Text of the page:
OBJECTIVES: Spironolactone improves outcome in dogs with advanced myxomatous mitral valve disease (MMVD). Its efficacy in preclinical MMVD is unknown. The hypothesis was the administration of spironolactone to dogs with compensated MMVD demonstrating risk factors for poorer prognosis will decrease the rate of disease progression. The aim was to provide pilot data to evaluate preliminary effects and sample size calculation for a definitive clinical trial. ANIMALS: Twenty-five client-owned dogs with MMVD with at least one of the following; left atrial to aortic ratio (LA:Ao) ≥ 1.5, normalized left ventricular internal diameter in diastole ≥ 1.6), N-terminal pro-B-type natriuretic peptide (NT-proBNP) > 550 pmol/L, cardiac troponin I > 0.025 ng/mL. METHODS: Prospective, single-center, equally randomized, placebo-controlled, double-blinded, parallel grouped pilot study. No dogs were receiving medications for cardiac disease before the enrollment. RESULTS: Twelve dogs received placebo; 13 received spironolactone. One dog in the spironolactone group died suddenly, 1 developed congestive heart failure, and 2 received suboptimal spironolactone doses. At enrollment, NT-proBNP was significantly higher in the spironolactone group (p=0.005). Left atrial to aortic ratio (p=0.002) and left ventricular internal diameter in diastole (p=0.005) increased over time in the placebo group, but not the spironolactone group; the change did not differ significantly between groups. The change in biomarker concentrations did not differ significantly between groups; there was a tendency toward an increase in NT-proBNP over time in the placebo group. Enrollment of 76 dogs would be necessary to demonstrate a difference in the change in LA:Ao over 6 months between the groups. CONCLUSIONS: Preliminary results support undertaking a larger clinical trial of treatment of dogs with preclinical MMVD with spironolactone.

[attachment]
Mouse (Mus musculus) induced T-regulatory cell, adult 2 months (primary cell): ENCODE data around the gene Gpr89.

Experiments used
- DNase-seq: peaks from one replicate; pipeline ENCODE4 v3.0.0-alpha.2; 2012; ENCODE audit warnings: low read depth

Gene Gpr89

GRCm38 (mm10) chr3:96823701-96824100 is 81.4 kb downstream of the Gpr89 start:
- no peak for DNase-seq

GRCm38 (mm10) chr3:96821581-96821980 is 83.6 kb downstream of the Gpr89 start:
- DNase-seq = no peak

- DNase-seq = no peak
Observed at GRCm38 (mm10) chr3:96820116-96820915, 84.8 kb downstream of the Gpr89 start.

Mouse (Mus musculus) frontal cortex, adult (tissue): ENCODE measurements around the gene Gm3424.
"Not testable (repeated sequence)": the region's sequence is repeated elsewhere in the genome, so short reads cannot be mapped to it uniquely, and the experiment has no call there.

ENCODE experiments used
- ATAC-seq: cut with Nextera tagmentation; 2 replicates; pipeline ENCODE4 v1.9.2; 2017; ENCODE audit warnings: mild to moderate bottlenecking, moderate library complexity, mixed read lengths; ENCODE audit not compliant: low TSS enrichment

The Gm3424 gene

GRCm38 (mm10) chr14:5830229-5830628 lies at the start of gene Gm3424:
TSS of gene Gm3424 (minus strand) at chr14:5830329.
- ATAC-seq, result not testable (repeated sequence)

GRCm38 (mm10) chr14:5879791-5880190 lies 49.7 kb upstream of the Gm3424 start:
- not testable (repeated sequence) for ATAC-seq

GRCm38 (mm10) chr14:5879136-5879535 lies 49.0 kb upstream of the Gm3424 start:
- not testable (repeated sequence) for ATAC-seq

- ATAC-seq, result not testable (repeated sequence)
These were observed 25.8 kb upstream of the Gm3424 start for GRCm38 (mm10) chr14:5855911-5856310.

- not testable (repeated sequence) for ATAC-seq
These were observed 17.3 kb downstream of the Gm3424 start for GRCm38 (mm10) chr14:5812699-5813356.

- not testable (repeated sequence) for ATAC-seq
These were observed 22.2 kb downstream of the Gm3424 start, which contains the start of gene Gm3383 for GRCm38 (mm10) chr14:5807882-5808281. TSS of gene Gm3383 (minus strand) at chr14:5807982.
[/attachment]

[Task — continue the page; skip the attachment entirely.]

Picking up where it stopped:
- Preclinical disease